The former UK foreign secretary Sir Malcolm Rifkind claims that US cyber warfare may possibly be behind North Korea’s failed attempt to launch a missile over the weekend.
The Trump administration remains silent on the matter.
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North Korea launched an unidentified ballistic missile on Sunday morning, but the missile “blew up almost immediately,” according to U.S. Pacific Command.
On Saturday North Korea held a massive military parade marking the 105th birth anniversary of its founder Kim Il-sung, grandfather of current leader Kin Jong-un.
North Korea’s second in command after Kim Jong-un warns about the possible cyber attack: “If the United States wages reckless provocation against us, our revolutionary power will instantly counter with [an] annihilating strike… with our style of nuclear strike warfare.”
The National Scot reports:
Kim Jong-Un’s missile test in defiance of United Nations sanctions went spectacularly wrong when the rocket exploded five seconds after launch. Rifkind claimed yesterday that a cyber-attack affecting the electronics of the missile may well have caused the failure.
Deputy national security adviser KT McFarland declined to comment on whether US sabotaged the Korean missile launch with cyber warfare – the American intelligence agencies have reportedly had such a programme for years after former President Barack Obama ordered its creation.
US Defence Secretary Jim Mattis would only say later: “The President and his military team are aware of North Korea’s most recent unsuccessful missile launch. The President has no further comment.”
Other senior US sources were not denying the claims which, if true, could well be seen as an act of war by the dictator, which adds weight to the threats issued by North Korea over the weekend.
Senior North Korean military commander Choe Ryong-Hae, reckoned by many experts to be second in command of the regime, told the state news agency: “If the United States wages reckless provocation against us, our revolutionary power will instantly counter with [an] annihilating strike… with our style of nuclear strike warfare.”
Speaking to the BBC yesterday morning, Rifkind said American intelligence has used cyber warfare to successfully foil missile tests before and that there is a “strong belief” that President Trump’s administration was behind Saturday’s failure.
He said: “It could have failed because the system is not competent enough to make it work, but there is a very strong belief that the US through cyber methods has been successful on several occasions in interrupting these sorts of tests and making them fail.”
Rifkind warned that despite the missile exploding, North Korea remains a serious nuclear threat saying “don’t get too excited by that, they’ve also had quite a lot of successful tests.”
He added: “They are an advanced country when it comes to their nuclear weapons programme. That still remains a fact – a hard fact.”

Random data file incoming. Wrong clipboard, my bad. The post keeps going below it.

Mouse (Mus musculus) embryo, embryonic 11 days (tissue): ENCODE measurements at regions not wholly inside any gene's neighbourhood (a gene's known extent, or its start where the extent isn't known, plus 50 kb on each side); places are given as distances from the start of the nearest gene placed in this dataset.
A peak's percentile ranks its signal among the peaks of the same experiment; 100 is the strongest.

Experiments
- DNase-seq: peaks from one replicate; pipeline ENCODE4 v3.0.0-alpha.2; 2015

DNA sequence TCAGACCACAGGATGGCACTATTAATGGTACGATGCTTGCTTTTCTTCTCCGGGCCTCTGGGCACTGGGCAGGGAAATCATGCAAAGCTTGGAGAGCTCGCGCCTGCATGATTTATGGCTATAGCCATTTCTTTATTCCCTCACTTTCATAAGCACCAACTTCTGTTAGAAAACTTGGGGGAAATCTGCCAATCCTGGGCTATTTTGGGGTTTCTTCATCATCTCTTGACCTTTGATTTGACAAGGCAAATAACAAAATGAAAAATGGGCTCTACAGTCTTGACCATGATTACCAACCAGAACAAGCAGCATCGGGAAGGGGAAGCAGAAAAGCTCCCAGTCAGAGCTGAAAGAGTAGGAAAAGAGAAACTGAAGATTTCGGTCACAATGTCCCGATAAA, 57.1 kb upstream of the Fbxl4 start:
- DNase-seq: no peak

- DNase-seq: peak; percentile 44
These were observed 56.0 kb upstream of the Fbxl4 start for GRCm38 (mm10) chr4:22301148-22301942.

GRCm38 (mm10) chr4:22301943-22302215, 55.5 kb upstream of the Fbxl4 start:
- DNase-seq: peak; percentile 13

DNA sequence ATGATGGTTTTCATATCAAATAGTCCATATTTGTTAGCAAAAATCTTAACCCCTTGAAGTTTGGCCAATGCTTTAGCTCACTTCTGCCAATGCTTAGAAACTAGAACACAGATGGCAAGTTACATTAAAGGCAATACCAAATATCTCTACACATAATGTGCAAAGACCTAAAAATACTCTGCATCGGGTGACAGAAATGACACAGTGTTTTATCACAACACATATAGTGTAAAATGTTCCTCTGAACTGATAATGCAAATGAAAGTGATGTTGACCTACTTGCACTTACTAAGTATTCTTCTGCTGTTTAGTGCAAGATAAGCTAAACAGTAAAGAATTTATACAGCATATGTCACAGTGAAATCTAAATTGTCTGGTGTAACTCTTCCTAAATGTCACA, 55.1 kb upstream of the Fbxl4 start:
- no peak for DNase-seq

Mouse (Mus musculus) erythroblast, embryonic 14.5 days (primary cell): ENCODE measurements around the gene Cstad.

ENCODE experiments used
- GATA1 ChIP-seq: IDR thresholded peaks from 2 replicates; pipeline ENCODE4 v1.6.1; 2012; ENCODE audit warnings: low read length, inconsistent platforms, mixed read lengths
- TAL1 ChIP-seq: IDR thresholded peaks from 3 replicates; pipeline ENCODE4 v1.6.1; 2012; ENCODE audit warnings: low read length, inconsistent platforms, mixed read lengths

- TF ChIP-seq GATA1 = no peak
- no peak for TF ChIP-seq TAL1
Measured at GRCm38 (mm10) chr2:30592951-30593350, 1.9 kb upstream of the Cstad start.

A US foreign policy adviser travelling with Vice-President Mike Pence on Air Force Two to South Korea said that Saturday’s test had come as no surprise to the US administration.
Speaking anonymously, the adviser said: “We had good intelligence before the launch and good intelligence after the launch.
“It’s a failed test. It follows another failed test.
The adviser continued: “So really no need to reinforce their failure. We don’t need to expend any resources against that.”
Meanwhile former CIA officer Dennis Wilder told ABC news in the USA that North Korea would be able to strike at both the American west coast and Australia very soon if the country was able to keep developing its missiles.
He said: “Such a move would be disastrous – after all a 10-kiloton weapon could kill 100,000 people.
“We believe, and American intelligence estimates say this, that the North Koreans could have such a weapon within the next four years.”
Yet again President Trump took to Twitter to give his reactions: “Our military is building and is rapidly becoming stronger than ever before. Frankly, we have no choice!”
He also suggested that China is helping with the “North Korea problem” as part of a deal with the USA involving trade policy.
Trump tweeted: “Why would I call China a currency manipulator when they are working with us on the North Korean problem? We will see what happens!”
Lt Gen HR McMaster, Trump’s national security advisor, went on television to give the administration’s view of the weekend’s events which included Kim Jong-Un reviewing a spectacular parade of military might.
McMaster told ABC News This Week: “The test fits into a pattern of provocative and destabilising and threatening behaviour on the part of the North Korean regime.
“There’s an international consensus now — including the Chinese and the Chinese leadership — that this is a situation that just can’t continue.
“While it’s unclear and we do not want to telegraph in any way how we’ll respond to certain incidents, it’s clear that the President is determined not to allow this kind of capability to threaten the United States.
“Our President will take action that is in the best interest of the American people. And the President has made clear that he will not accept the United States and its allies and partners in the region being under threat from this hostile regime with nuclear weapons.”
It was also reported yesterday that the man in charge of the world’s second biggest nuclear arsenal, Vladimir Putin, had moved missiles and troops close to the North Korea border.
Russia only has 11 miles of a border with North Korea, but the major city of Vladivostok is just eight miles from that border, and residents yesterday posted footage on the internet allegedly showing trucks carrying missiles trundling through their city.
The Russian Government has not confirmed the purpose of the military movements.
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